Change system language with CUTE

A short 5-step-guide how to use the Confluence add-on CUTE to easily make a system language switch without knowledge in the Confluence plugin development.

During my daily work with Confluence I often need some kind of functionality more than other kinds. In those moments, I wish these functions can be easier and faster to achieve. This is especially true if the click path is very long. One such case is the change of the Confluence system language of my current user account.

But you can meet this requirement quickly by using CUTE. For this, I need no knowledge in the Confluence plugin development. It is enough if I am familiar with Velocity, Javascript and CSS.

Step 1: Creating a new extension

After the installation of the plugin using the Atlassian Marketplace, I can start right away. Via global Administration > CUTE  the configuration view of the tool appears. Here I choose “Add Extension” and fill in a name and a unique key for my extension.

After this, I can finally begin working on the extension by clicking “Edit”.

Step 2: Generate a list of all confluence installed languages

First of all, I need the information which language versions are actually installed in the confluence system. For this purpose, I search in the Atlassian Confluence API and promptly find the LanguageManager that provides the method “getLanguages​​”. So I create a new template resource in my extension.

With this, I can create any structure using HTML and Velocity. The code will be inserted automatically to all pages and is hidden by default. I conclude that the list of languages should be located in the global navigation bar of Confluence. So I look at the existing global Confluence menu and create my own structure similar to this. Furthermore, I’ll get the LanguageManager directly inside the template by using the provided service “applicationService” and its method “getComponent”:

#set($languageManager = $applicationService.getComponent("com.atlassian.confluence.languages.LanguageManager"))

I want to use no text for the top menu item. So I look for a meaningful logo and add this to the extension. Below the added logo, a path appears which I can simply import into my template.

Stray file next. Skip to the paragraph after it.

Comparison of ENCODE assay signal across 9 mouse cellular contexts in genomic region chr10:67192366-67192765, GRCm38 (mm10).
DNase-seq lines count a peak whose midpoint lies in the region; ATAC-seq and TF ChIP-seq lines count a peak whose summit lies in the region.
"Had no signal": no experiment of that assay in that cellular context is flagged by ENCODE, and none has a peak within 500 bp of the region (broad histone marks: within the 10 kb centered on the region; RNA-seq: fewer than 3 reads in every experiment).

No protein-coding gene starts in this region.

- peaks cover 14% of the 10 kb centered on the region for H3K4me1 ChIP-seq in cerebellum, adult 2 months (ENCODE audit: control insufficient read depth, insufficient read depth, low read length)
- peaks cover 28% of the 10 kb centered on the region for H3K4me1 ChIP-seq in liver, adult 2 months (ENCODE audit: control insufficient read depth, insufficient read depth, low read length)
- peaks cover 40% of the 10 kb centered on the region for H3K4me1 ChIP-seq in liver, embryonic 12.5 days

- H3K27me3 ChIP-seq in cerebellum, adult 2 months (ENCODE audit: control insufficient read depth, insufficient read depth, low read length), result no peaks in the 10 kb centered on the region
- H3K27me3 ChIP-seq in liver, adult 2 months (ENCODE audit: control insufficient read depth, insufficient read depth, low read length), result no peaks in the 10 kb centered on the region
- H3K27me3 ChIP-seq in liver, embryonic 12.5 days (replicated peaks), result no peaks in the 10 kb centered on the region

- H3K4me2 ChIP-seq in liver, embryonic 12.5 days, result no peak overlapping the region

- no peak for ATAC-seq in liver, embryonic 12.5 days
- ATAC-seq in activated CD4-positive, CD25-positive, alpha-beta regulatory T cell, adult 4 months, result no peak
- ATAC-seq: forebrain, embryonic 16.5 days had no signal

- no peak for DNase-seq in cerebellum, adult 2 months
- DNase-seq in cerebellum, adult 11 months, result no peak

This is the final template code for my language list menu:

#set($languageManager = $applicationService.getComponent("com.atlassian.confluence.languages.LanguageManager"))
<div id="cutelanguagebox">
    <li id="cutelanguagemenuwrapper">
        <a id="browse-cutelanguages-link" href="#">
            <span>
                <img id="cutelanguage-icon" src="@contextPath/plugins/cute/static/resource/communardo.language.switch/globe.png" >
            </span>
        </a>
        <div hidden="">
            <ul>
                #foreach( $language in $languageManager.languages )
                    <li>
                        <a href="#" locale="$language.name" title="">
                            <span>$language.displayLanguage</span>
                        </a>
                    </li>
                #end
            </ul>
        </div>
    </li>
</div>

Step 3: Moving the template Container

The template code is now embedded in every page (except the administration views). However, it is hidden and needs to be moved to the appropriate location by using Javascript. So I create a new javascript resource.

Since I have marked my navigation in the template code with the id “cutelanguagebox”, I can now simply move the container to the navigation menu and re-initialize the menu afterwards. Here is the javascript code:

AJS.toInit(function() {
    jQuery("#header-menu-bar").prepend( jQuery("#cutelanguagemenuwrapper"));

    //reinitialize menu after modification
    jQuery("#header-menu-bar *").unbind();
    jQuery("#header-menu-bar").ajsMenu({
        isFixedPosition : true
    });
});

Step 4: Change the system language

The change of the system language after clicking on one of the language menu items is done by using javascript. I use the same action as it is used in the user profile configuration. For this I use a new javascript resource which executes an AJAX request in the background. If this was successful, I reload the page using Javascript. Here’s the code:

AJS.toInit(function() {
    jQuery("#cutelanguagemenuwrapper .cutelanguagelink").click( cuteChangeLanguage);
});

function cuteChangeLanguage() {
    jQuery.post(contextPath+"/users/doeditmysettings.action", {atl_token: jQuery("#atlassian-token").attr("content"), preferredUserLocale : jQuery(this).attr("locale")}, function(data){
        window.location.reload();
    });
    return false;
}

Step 5: Polish the edges

Now, the result can be seen. However, the icon is too big for the top navigation bar. This can be fixed by using a little bit of CSS. I add a new style sheet resource.

In there, I define a style that brings up the icon to a good size. Here is the CSS:

#cutelanguage-icon {
    width: 20px;
    vertical-align: middle;
}

The Result

And thats it! The new menu item in the global navigation fits great into the existing style and also works with the other default themes (Documentation and Easy Reader). In addition, the extension is compatible from Confluence 3.4 up to Confluence 4.2. This is ensured by the minimum engagement of the system. The chance of compatibility with new versions is very high because there was no plugin developed which overrides central Confluence templates.

The extension itself can now be easily exported and imported to any other Confluence system.

Copy it and make it more beautiful!

I have stored the extension to our support portal so you can use it on your own system. It is a good starting point for extensions going in a similar direction.

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